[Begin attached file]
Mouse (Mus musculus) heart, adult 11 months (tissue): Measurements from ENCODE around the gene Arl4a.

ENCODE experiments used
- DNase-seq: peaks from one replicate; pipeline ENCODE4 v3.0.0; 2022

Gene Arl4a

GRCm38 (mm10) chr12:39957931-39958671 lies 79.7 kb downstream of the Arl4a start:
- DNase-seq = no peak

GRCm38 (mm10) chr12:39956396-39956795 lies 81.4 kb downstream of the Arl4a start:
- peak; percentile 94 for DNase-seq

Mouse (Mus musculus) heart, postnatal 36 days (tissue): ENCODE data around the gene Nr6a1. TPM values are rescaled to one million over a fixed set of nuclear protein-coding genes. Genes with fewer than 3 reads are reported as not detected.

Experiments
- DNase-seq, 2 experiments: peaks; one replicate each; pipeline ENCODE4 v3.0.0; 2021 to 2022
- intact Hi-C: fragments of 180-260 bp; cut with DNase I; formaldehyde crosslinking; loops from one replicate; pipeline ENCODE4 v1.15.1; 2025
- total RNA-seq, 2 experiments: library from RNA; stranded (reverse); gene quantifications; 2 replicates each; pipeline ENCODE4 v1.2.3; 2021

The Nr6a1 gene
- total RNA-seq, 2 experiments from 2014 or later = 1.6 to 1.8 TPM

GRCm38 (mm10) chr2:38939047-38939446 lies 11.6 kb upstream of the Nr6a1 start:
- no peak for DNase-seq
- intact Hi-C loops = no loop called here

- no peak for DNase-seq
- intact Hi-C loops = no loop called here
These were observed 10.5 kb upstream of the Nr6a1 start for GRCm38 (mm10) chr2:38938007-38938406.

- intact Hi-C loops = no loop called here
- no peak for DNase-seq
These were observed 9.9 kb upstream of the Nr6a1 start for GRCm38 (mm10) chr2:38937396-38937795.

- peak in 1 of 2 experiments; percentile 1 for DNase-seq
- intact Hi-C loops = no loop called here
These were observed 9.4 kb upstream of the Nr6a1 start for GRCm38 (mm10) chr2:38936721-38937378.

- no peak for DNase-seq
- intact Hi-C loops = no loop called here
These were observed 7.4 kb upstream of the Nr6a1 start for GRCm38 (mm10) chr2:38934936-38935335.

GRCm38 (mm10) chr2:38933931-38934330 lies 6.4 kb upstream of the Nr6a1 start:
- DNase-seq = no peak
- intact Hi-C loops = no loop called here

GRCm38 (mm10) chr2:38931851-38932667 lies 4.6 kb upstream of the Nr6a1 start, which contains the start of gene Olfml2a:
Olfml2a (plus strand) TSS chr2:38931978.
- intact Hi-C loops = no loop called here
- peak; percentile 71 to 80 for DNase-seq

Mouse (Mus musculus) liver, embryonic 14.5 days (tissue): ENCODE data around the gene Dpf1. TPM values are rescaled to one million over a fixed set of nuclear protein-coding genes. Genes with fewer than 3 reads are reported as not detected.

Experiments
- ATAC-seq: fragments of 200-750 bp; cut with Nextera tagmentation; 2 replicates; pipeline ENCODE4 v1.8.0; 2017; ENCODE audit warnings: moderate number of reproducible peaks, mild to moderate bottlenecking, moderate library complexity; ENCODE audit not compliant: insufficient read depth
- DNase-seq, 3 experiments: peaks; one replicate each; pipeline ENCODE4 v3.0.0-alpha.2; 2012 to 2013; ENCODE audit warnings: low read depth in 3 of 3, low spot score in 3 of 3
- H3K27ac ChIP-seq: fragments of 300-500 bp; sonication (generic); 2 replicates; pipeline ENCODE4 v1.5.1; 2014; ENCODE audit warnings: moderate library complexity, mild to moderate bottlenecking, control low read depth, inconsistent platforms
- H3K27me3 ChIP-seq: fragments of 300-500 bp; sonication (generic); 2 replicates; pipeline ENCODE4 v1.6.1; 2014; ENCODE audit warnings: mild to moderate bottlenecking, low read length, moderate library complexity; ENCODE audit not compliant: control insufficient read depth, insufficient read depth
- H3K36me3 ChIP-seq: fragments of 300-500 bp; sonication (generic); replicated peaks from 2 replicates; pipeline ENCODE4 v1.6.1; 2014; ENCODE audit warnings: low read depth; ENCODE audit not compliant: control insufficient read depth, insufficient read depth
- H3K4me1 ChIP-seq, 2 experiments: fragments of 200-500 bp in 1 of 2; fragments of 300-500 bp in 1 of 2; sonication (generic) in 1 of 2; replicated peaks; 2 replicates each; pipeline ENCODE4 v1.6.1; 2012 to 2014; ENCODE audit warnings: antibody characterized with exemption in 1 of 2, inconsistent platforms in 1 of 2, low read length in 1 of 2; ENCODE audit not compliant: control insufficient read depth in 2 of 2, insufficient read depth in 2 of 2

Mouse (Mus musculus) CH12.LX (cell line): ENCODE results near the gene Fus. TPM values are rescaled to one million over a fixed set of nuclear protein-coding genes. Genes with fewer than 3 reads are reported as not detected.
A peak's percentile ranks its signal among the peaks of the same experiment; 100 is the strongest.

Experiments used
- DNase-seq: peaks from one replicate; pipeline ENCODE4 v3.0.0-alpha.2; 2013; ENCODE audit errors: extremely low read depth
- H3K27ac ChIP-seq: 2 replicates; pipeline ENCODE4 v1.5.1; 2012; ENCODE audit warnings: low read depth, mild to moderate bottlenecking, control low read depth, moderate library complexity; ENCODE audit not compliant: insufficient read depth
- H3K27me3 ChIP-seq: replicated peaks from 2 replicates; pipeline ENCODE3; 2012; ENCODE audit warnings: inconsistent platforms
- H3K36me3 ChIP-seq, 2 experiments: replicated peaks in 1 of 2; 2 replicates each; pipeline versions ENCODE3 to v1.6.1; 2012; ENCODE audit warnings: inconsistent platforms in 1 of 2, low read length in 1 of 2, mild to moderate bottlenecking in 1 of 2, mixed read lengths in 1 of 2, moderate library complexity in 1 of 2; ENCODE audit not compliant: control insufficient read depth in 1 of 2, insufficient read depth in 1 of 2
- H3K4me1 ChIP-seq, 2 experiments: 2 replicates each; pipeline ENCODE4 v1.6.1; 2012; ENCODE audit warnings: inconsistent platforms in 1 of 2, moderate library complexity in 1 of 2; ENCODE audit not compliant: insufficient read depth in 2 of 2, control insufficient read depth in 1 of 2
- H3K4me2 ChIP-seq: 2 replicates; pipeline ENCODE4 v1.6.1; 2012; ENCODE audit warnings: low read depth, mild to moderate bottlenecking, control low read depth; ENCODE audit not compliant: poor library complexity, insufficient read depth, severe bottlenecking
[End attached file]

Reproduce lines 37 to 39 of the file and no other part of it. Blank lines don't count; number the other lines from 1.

- peak; percentile 71 to 80 for DNase-seq

Mouse (Mus musculus) liver, embryonic 14.5 days (tissue): ENCODE data around the gene Dpf1. TPM values are rescaled to one million over a fixed set of nuclear protein-coding genes. Genes with fewer than 3 reads are reported as not detected.

Experiments